Within the identifier condition, one can access object identifier attributes by the keyword object. The referenced object attributes must be stereotyped as SearchKey. All other variables used in the identifier condition statement must be given as input of the action state:

  • If there is no input mapping defined – e.g. by the use of input pins – the input in the identifier condition is given by the input object flow states.
  • If there is an input mapping, the input is given by the input parameters such as date as defined on tab Pins on the action specification dialog.

In the example below, all open purchase orders, for which the identifier conditions evaluates to true, are retrieved. These purchase orders are stored in the array poHandles.

Figure: Retrieving Handles to Multiple Persistent Objects (Activity Diagram Add Gratifications)

The array elements of the output object flow state poHandles must be of type Handle (the Handle class is located in the Persistent State module in package Persistent State / Services / Objects).

Besides using identifier conditions, it is also possible to have a state condition to select objects being in a given state. This is done using the stateCondition tagged value. It refers to a given state. An example can be found in the activity diagram Get Purchase Orders By Date described in Getting Copies of Persistent State Objects.

Getting Copies of Persistent State Objects

The <<PersistentStateAdapter>> action getObjectCopy returns a copy of a given persisted object. As input, the action requires an object handle.

Please note, that the output of this adapter action, even though an instance of the persistent state class, is only a snapshot of the persisted object. Any changes to the returned object or to the persisted objects will have no influence on each other.

Runtime 2019.10 Builder 7.6.0 If you have defined the persistent state class as to have external attributes (see Persistent State Classes > External Persistent Data), these attributes will only be loaded to the object copy, if you set tag withExternals to true on the adapter action.

In the following example, a list of object handles to PurchaseOrders newer than a given date and in the state "Checked out, waiting for closing" is retrieved. Then it iterates over the array of object handles to retrieve a copy of the content of each PurchaseOrder object.

Loading External Persistent State Data

Runtime 2019.10 Builder 7.6.0 You can define persistent state attributes as to be external (see Persistent State Classes > External Persistent Data), so their content will only be loaded on demand. This applies to getObjectCopy as well as to the self context within persistent state transactions.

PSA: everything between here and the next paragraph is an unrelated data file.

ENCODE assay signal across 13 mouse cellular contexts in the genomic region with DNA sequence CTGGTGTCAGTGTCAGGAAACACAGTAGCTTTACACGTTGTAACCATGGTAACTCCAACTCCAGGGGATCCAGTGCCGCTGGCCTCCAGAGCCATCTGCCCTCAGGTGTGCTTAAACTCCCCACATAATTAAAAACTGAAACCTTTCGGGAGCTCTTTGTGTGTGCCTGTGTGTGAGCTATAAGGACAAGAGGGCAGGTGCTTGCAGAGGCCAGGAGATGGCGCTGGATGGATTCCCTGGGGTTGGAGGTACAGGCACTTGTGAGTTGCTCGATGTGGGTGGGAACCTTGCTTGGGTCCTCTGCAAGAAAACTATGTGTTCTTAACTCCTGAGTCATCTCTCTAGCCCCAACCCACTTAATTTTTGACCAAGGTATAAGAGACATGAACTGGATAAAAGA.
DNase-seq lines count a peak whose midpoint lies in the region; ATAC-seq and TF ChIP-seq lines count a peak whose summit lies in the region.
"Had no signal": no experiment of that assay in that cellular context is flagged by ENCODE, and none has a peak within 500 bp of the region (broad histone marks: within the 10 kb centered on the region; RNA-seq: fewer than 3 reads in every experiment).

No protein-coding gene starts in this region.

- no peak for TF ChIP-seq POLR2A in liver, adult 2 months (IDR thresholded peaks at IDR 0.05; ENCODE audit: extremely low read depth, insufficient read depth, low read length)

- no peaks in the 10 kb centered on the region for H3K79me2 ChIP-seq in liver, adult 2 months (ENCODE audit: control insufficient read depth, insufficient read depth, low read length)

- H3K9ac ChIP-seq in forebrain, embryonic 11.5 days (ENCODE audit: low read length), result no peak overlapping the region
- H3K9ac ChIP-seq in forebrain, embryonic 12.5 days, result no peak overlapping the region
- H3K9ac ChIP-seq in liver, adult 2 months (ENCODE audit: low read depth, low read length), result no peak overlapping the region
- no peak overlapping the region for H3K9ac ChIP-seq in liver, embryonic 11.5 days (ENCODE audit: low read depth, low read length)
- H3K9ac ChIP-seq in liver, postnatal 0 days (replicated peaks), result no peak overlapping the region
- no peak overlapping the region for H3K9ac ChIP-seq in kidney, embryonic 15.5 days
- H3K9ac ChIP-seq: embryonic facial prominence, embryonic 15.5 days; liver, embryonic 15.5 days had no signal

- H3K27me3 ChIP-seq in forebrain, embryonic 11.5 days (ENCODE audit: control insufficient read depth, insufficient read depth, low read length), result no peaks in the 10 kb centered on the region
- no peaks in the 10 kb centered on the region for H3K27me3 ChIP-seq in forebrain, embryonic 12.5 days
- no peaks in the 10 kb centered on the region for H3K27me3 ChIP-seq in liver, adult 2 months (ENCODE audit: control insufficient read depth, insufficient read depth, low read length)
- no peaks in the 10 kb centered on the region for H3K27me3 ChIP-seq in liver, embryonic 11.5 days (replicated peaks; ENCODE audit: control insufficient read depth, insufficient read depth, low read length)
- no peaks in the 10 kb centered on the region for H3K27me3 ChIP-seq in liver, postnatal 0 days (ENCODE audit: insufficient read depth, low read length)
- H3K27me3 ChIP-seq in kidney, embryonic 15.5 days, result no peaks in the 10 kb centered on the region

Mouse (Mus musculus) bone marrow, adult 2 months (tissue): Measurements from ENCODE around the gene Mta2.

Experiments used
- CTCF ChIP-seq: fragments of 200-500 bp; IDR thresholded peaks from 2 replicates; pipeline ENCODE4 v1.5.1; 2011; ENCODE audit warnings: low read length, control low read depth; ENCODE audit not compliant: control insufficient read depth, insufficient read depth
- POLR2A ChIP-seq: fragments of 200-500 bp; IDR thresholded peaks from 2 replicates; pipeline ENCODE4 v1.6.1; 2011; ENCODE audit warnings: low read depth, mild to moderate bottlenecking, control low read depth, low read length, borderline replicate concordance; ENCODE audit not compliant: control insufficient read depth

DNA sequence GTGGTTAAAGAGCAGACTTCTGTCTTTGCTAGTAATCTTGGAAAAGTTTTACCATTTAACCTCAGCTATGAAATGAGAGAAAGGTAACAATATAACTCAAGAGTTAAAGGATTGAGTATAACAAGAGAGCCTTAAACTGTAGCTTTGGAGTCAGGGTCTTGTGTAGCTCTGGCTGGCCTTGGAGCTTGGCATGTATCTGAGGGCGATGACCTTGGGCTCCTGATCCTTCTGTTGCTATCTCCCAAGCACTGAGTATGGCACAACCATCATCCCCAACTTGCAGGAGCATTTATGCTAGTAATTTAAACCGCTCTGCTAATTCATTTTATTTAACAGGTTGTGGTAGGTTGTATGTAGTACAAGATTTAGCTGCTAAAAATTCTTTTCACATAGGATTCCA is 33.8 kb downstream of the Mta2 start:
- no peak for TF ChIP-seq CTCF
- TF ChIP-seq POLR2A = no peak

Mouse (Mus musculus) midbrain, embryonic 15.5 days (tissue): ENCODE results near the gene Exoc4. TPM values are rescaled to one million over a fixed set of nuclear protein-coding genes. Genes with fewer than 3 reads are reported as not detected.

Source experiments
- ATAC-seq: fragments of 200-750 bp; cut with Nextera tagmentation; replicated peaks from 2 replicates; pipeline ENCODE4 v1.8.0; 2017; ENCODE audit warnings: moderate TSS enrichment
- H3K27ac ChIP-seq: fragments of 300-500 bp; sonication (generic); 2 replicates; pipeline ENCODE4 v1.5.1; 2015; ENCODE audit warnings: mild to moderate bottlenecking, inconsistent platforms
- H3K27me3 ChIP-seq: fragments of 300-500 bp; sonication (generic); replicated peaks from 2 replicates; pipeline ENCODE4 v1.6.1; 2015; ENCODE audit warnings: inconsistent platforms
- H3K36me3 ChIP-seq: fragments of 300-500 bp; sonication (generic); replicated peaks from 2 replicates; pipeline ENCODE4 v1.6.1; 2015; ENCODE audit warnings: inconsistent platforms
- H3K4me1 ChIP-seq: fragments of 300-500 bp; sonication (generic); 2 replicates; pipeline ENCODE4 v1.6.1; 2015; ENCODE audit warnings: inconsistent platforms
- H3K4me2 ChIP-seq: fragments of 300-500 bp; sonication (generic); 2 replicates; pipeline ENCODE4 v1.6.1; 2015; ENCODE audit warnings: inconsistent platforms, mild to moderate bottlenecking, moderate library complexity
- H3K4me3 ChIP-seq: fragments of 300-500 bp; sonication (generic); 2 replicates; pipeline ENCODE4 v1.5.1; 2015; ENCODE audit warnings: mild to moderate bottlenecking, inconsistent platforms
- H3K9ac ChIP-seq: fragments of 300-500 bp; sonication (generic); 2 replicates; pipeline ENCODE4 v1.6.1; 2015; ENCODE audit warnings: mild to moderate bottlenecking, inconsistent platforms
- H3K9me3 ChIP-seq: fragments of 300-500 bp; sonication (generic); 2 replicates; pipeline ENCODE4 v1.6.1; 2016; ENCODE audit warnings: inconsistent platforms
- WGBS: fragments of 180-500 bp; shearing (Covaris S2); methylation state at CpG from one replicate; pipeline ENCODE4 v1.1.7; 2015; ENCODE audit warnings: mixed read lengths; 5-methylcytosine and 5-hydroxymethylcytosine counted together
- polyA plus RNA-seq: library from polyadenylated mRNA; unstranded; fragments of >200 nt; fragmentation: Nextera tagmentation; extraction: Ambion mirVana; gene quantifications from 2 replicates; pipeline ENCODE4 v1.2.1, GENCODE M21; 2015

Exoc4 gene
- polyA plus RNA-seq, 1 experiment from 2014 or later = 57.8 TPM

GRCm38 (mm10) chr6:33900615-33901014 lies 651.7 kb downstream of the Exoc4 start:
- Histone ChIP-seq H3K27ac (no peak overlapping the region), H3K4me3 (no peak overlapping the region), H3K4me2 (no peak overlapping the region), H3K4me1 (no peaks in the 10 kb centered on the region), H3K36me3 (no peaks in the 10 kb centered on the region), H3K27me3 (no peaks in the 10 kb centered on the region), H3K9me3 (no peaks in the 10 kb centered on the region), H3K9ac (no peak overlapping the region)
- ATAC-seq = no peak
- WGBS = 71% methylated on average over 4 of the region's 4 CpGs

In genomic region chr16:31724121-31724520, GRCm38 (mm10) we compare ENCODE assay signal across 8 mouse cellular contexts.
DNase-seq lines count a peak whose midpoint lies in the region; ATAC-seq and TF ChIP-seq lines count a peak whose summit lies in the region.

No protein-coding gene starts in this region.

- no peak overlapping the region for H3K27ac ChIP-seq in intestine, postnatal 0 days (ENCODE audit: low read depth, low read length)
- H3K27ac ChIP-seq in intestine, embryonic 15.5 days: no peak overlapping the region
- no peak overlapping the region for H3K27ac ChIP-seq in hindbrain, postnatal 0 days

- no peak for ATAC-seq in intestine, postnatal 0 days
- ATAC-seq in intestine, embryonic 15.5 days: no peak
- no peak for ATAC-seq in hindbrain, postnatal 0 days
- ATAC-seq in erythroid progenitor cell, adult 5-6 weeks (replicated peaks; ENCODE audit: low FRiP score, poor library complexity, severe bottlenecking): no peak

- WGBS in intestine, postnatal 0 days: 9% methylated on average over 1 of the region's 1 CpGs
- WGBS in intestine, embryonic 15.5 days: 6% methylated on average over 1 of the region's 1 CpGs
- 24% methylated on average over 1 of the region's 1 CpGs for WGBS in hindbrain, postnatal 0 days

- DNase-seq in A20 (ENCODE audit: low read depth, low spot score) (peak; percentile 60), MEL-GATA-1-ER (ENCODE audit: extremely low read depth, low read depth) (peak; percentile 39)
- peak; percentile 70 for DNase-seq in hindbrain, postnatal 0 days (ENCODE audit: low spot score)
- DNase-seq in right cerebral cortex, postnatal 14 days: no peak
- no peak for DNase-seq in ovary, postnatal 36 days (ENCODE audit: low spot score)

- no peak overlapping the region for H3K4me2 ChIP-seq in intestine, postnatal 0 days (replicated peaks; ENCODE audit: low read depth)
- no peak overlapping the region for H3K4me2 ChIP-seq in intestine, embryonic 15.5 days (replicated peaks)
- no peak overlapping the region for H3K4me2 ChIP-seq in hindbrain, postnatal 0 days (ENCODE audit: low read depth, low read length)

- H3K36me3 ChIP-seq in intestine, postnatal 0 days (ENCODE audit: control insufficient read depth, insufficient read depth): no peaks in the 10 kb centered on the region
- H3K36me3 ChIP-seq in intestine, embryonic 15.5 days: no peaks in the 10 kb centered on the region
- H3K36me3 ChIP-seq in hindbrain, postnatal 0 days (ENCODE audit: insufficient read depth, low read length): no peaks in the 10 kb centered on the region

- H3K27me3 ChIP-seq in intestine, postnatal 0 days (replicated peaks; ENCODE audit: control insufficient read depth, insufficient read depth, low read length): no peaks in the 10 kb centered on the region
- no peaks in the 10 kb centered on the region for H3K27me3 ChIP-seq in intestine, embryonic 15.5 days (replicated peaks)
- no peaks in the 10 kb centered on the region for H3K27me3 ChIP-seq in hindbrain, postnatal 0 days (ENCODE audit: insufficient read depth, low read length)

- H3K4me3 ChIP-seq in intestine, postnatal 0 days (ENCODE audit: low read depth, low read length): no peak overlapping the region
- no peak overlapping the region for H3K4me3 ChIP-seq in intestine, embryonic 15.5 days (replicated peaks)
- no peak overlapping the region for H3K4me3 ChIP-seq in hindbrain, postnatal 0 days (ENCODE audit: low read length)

To load the externally stored data in self context, you need to call the <<PersistentStateAdapter>> with action loadExternals.

If you change external attributes in self context, they will be stored at the end of the transaction. This applies only if they have been loaded before.

Getting State Info

Deprecated This function is deprecated. Please use the Persistent State Control Adapter instead, esp. queryObjects().

The <<PersistentStateAdapter>> action getStateInfo returns information about the current state(s) of an object.

A persisted object can be in multiple states at once. The obvious case occurs when using fork to split the process flow into parallel execution. The other, non-obvious but more common case is the use of composite states. When inside a sub-flow, the persisted object actually is in two states: the current state inside the sub-flow and in the enclosing parent state.

Output of getStateInfo is an Array containing elements of type StateInfo:

AttributeDescriptionExample
idName of the state.Purchase_order_is_initialized__waiting_for_further_orders 
typeType of the state, see States for more information.One of: STATE, FORK, JOIN, CHOICE, ENTRY, EXIT, COMPOSITE, SUBMACHINE, ORTHOGONAL, HISTORY, INITIAL
entryTimeTime object entered the state.2019-09-16T09:00:06.0Z
tokenInternal id.
parentTokenInternal id.

Committing Changes to the Persistent State Database

Because of the transactional nature of bridge requests, changes to persistent state objects are not written to the persistent state database right away. Until such changes are committed, they are kept in memory only. Normally and if no errors occur, changes are committed at the end of a Bridge request (e.g. a service call). As soon as the database is updated, the changes to the persistent state object (including regular or conversational signals) are available for the persistent state engine to process them.

Sometimes there is a need to update the database (and trigger the persistent state engine) somewhere in the middle of of a request (e.g. for persistent state conversations, see Conversations). This can be done using the commit action on the <<PersistentStateAdapter>>.

Figure: Committing Changes to the Persistent State Database

Rolling Back Changes to Persistent State Objects

Because of the transactional nature of bridge requests, changes to persistent state objects (including regular or conversational signals) are not written to the persistent state database right away. Until such changes are committed (see also Committing Changes to the Persistent State Database), they are kept in memory only. If an error occurs while working on a persistent state object, any changes that are not yet committed will be rolled back automatically. This rollback can be triggered manually by calling the <<PersistentStateAdapter>> with action rollback.

For more details see also Persistent State Transaction Concept.